This is the 2nd post from one earlier this week on a patient referred for LBP and had (+) cluster of SIJ tests.  Before reading this post, go back here to catch up.

A big detail that I left out from the first post is that this patient was referred to me for LBP, but he was already diagnoses with Ankylosing Spondylitis.  I know, not fair. I knew this before the clinical exam but wanted to see myself what would pop up if this patient just came through the door and not been under medical management so far.  This is a good opportunity to review AS.

Photo courtesy: images.rheumatology.org

Not to get into too much detail on pathology of AS, but here are some major points:

1.  AS is considered a non-mechanical spine disorder (only ~1% of LBP) and in the same category as neoplasms, infections and other seronegative spondyloarthritides (such as reactive arthritis, Reiter’s syndrome, psoriatic arthritis and inflammatory bowel disease).  It is a chronic inflammatory disease and could lead to spinal ankylosis. What we need to be able to differentiate as physical therapists is a ‘mechanical’ vs ‘non-mechanical’ cause of pain.  Mechanical LBP is sprains, strains, IDH, SIJ pain, etc. For number sake, mechanical problems are very common and encompass ~97% of all LB symptoms.

2.  Physical therapy is a major component of treatment for individuals with AS.  Honestly if you missed this diagnosis, you are not doing much harm per say; but if symptoms do not improve as you expect, you need to refer out to a rheumatologist.  NSAIDs are normally always prescribed (which patient is probably already taking) but new development of cytokine inhibitors to inhibit the activity of tumor necrosis factor has been a strong advancement in management.  Referral at earlier stage would be better so do not overtreat.

3.  The hallmark sign of AS is sacroiliitis (inflammation of the sacroiliac joints).  This is why cluster of SIJ tests were positive.  However, just like any other evaluation; only use the special tests for ~5-10% of your clinical exam and conclusion.  You do not want to put all your eggs in a one basket.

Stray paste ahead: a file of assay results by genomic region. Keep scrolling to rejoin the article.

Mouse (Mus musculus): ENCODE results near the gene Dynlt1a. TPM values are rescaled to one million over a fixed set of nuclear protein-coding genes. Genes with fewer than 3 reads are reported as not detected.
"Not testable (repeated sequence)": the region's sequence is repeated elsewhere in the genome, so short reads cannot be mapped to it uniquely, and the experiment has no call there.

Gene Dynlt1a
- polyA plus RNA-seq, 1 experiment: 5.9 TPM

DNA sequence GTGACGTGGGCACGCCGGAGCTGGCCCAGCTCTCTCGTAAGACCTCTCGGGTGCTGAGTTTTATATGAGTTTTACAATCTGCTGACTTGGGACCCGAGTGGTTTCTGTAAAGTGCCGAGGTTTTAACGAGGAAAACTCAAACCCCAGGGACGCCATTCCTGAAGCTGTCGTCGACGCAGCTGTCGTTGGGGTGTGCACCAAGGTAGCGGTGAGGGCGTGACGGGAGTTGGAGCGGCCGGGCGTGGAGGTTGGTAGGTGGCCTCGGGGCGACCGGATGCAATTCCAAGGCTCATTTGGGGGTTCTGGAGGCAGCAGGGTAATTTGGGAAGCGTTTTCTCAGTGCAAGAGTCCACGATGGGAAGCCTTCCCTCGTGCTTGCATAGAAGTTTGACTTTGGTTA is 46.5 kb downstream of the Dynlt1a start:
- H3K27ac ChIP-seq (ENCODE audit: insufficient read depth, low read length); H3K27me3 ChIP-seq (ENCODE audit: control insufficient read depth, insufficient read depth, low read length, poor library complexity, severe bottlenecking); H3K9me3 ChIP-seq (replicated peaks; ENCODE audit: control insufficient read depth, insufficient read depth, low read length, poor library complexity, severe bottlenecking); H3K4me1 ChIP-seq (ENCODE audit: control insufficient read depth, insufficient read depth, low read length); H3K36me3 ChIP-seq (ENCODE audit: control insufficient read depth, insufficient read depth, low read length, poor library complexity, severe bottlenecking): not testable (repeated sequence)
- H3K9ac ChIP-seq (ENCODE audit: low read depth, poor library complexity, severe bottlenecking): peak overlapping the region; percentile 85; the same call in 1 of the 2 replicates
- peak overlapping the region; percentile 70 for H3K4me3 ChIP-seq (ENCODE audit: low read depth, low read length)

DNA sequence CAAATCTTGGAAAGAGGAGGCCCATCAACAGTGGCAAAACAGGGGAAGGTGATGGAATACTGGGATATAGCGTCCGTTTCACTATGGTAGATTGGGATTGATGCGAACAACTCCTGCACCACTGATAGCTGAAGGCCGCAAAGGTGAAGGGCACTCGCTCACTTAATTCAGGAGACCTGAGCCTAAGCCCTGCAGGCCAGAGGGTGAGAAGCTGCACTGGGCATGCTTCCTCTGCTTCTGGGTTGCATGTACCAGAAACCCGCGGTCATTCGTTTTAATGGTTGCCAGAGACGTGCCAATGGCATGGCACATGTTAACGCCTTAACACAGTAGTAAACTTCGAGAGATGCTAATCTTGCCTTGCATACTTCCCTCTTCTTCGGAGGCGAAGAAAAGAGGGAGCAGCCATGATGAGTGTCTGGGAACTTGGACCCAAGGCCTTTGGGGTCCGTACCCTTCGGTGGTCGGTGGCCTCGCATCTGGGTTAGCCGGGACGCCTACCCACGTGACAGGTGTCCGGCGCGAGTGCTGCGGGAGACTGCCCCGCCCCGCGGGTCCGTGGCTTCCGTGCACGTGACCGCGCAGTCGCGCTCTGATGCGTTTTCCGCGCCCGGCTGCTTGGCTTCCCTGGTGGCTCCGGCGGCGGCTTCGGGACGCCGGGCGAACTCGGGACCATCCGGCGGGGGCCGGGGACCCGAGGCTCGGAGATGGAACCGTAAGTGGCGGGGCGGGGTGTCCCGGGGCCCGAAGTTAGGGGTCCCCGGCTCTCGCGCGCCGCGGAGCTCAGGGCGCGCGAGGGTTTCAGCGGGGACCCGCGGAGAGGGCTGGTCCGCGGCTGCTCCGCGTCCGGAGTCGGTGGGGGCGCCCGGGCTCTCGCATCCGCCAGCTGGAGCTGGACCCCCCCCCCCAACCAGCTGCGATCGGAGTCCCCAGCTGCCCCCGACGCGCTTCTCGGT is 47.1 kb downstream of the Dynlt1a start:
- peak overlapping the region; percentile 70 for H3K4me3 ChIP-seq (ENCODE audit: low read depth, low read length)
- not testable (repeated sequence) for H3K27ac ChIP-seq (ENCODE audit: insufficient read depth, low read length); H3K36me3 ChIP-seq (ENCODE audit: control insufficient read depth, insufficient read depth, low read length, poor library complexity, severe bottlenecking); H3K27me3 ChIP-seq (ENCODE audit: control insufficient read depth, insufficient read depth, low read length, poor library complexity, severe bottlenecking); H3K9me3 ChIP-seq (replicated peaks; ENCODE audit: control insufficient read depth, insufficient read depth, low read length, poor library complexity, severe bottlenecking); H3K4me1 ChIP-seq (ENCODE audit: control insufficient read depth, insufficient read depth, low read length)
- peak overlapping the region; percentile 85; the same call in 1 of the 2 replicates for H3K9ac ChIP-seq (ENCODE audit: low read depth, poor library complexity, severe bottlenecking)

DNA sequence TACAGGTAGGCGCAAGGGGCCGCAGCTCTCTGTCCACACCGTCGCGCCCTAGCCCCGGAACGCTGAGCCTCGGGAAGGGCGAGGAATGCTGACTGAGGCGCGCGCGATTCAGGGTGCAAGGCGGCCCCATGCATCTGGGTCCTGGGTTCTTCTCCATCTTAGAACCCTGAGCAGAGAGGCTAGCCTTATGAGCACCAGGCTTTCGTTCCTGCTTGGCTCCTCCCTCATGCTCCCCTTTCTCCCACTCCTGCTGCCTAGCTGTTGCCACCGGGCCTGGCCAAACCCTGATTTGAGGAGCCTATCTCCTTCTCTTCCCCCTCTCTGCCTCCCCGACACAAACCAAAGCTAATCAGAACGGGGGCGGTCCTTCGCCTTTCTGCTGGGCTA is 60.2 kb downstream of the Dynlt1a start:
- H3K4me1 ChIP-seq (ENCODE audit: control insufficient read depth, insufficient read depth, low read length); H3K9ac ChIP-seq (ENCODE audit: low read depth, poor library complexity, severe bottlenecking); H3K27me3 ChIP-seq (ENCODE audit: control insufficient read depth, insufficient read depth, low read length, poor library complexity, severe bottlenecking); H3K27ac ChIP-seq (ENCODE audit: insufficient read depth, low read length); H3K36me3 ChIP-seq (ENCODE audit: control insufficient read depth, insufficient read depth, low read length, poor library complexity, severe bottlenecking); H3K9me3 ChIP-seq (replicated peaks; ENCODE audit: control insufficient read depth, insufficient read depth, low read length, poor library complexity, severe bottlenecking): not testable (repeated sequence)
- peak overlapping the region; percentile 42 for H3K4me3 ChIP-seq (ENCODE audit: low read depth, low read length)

Early Dx can be difficult in all regards but the following is commonly used criteria for Dx per Rudwaleit et al.:

2 of 4 criteria below will yield a 70% sensitivity and 81% specificity.

1. Morning stiffness of 30 minutes or more in duration.

2. Improvement in back pain with exercise but not rest.

3. Waking because of back pain during the second half of the night only.

4. Alternating buttock pain.

Here are some other diagnostic number values for AS that you can get from Lurie JD here (great article by the way!). The values from left to right are, “reliability, sensitivity, specificity, LR+, LR-“.

Courtesy Lurie JD.

This post is intended to educate the physical therapist about the possibility of AS as a primary diagnosis for LBP.  It is not all comprehensive but the points I made are the major ones that you need to be aware of.  I would love to hear your comments about your thoughts on clinical diagnosis of AS and if you have had any experience with it.

For more information on AS, good sites are Wikipedia, Wheeless Orthopedics and BMJ article written by McVeigh CM and Caims AP here.

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